A notice seeking comments on renewing resolution plan requirements for federally insured banks and thrifts with $50 billion or more in total assets shows a revised burden estimate that is hundreds of thousands of hours greater than the previous figure.
The plans are required under rules of the Federal Deposit Insurance Corp. (FDIC) that were made final in 2012. While they complement the resolution plan (aka “living will”) requirements for bank holding companies under the Dodd-Frank Wall Street Reform and Consumer Protection Act (Dodd-Frank), these plans are not a Dodd-Frank obligation. Instead, they are implemented under the FDIC’s liquidation and receivership authority under the Federal Deposit Insurance Act.
The FDIC, in its notice for comment, says the plans are “intended to address the continuing exposure of the banking industry to the risks of insolvency of large and complex IDIs [insured depository institutions] that can be mitigated with proper resolution planning.”
The resolution plans, according to the notice, should enable the FDIC, as receiver, to resolve the institution “in a manner that ensures that depositors receive access to their insured deposits within one business day of the institution’s failure (two business days if the failure occurs on a day other than Friday), maximizes the net present value return from the sale or disposition of its assets, and minimizes the amount of any loss to be realized by the institution’s creditors.”
After the initial submission, plans are to be updated annually unless the FDIC decides to change the submission date.
According to the notice, the FDIC has nearly doubled its annual burden estimate related to these plans, increasing it by 281,305 hours to an aggregate 572,791 hours, but the agency says this is not due to any new requirements. “Rather, it is due to FDIC’s reassessment of the burden hours associated with responding to the existing requirements of the Rule and to guidance, feedback, and additional requests for information by the FDIC as part of the iterative resolution planning process,” the notice states. The FDIC notes it considered feedback received over the past year.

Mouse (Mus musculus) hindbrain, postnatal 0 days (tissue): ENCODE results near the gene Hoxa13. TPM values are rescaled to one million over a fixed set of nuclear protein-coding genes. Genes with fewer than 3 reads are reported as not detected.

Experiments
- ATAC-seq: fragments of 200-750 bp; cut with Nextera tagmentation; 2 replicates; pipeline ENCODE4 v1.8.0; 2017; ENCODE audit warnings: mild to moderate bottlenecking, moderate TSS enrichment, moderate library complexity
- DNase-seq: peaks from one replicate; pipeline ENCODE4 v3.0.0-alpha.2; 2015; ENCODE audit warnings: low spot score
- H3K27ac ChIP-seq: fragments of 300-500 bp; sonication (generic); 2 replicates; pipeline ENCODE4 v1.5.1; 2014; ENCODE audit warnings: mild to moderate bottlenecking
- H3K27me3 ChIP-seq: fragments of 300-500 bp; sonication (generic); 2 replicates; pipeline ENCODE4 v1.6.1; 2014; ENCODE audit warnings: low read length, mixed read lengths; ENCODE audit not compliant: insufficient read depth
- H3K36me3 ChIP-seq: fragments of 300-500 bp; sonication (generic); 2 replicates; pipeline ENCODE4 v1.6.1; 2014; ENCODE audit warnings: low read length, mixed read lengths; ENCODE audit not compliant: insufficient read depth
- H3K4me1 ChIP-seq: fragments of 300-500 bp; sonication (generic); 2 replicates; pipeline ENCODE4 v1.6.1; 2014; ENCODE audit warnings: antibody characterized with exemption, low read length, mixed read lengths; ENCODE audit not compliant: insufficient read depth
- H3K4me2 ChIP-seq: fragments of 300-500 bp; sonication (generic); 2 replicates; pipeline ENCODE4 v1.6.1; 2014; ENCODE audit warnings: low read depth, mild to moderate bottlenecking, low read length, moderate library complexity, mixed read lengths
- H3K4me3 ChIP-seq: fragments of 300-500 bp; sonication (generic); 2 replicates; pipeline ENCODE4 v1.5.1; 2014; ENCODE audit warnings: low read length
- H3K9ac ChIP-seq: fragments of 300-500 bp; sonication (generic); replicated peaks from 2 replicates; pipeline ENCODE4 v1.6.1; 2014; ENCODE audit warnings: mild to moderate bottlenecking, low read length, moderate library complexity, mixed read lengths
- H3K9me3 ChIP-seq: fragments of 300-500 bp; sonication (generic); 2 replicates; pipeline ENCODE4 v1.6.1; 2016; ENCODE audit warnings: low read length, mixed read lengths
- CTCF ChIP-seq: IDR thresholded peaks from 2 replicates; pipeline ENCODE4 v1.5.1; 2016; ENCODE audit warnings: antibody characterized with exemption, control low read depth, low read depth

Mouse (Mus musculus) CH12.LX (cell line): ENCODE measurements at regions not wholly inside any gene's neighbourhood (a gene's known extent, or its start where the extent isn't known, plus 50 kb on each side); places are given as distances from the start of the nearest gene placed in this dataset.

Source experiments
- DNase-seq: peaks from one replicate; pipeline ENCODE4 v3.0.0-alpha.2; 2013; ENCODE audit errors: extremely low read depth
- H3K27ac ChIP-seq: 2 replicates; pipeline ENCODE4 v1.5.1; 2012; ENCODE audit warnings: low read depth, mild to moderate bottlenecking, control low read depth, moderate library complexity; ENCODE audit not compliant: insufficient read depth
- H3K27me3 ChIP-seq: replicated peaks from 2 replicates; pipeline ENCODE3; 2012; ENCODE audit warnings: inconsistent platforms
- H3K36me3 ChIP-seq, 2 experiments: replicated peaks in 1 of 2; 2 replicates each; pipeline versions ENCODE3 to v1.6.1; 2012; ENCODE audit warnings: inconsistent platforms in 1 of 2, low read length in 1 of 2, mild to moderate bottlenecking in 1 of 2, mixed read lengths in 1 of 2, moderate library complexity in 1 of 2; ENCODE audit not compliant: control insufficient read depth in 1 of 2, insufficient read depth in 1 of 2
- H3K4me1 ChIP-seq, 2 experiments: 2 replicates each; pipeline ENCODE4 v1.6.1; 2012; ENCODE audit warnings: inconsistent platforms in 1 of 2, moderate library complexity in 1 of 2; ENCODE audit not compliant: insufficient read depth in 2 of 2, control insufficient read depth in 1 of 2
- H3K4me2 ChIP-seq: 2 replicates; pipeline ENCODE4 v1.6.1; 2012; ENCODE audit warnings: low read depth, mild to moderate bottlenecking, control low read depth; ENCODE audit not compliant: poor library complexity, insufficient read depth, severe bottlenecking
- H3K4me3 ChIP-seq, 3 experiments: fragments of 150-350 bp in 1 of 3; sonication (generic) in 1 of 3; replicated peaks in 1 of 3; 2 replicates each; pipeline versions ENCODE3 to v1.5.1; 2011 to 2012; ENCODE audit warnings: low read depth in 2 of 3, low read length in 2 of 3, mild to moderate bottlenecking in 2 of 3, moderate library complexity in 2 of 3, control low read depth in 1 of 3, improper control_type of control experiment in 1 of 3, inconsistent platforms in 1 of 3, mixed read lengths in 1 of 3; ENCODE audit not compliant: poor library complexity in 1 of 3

Variations in the implementation of the annual update also have an impact. “Because submissions have been required no more frequently than biennially,” the notice says, “the burden associated with the Annual Update has been multiplied by 2/3 to represent two Annual Update filings over the three-year period contemplated by this notice and renewal.”
The FDIC notice is scheduled for publication in the Federal Register Monday, July 30. With comments due 60 days following F.R. publication, the deadline for comments falls on or around Sept. 28.
Comments are sought on the following:
(a) Whether the collection of information is necessary for the proper performance of the FDIC’s functions, including whether the information has practical utility;
(b) the accuracy of the estimates of the burden of the information collection, including the validity of the methodology and assumptions used;
(c) ways to enhance the quality, utility, and clarity of the information to be collected; and
(d) ways to minimize the burden of the collection of information on respondents, including through the use of automated collection techniques or other forms of information technology.
The FDIC says all comments will become a matter of public record.
FDIC Final Rule (April 1, 2012)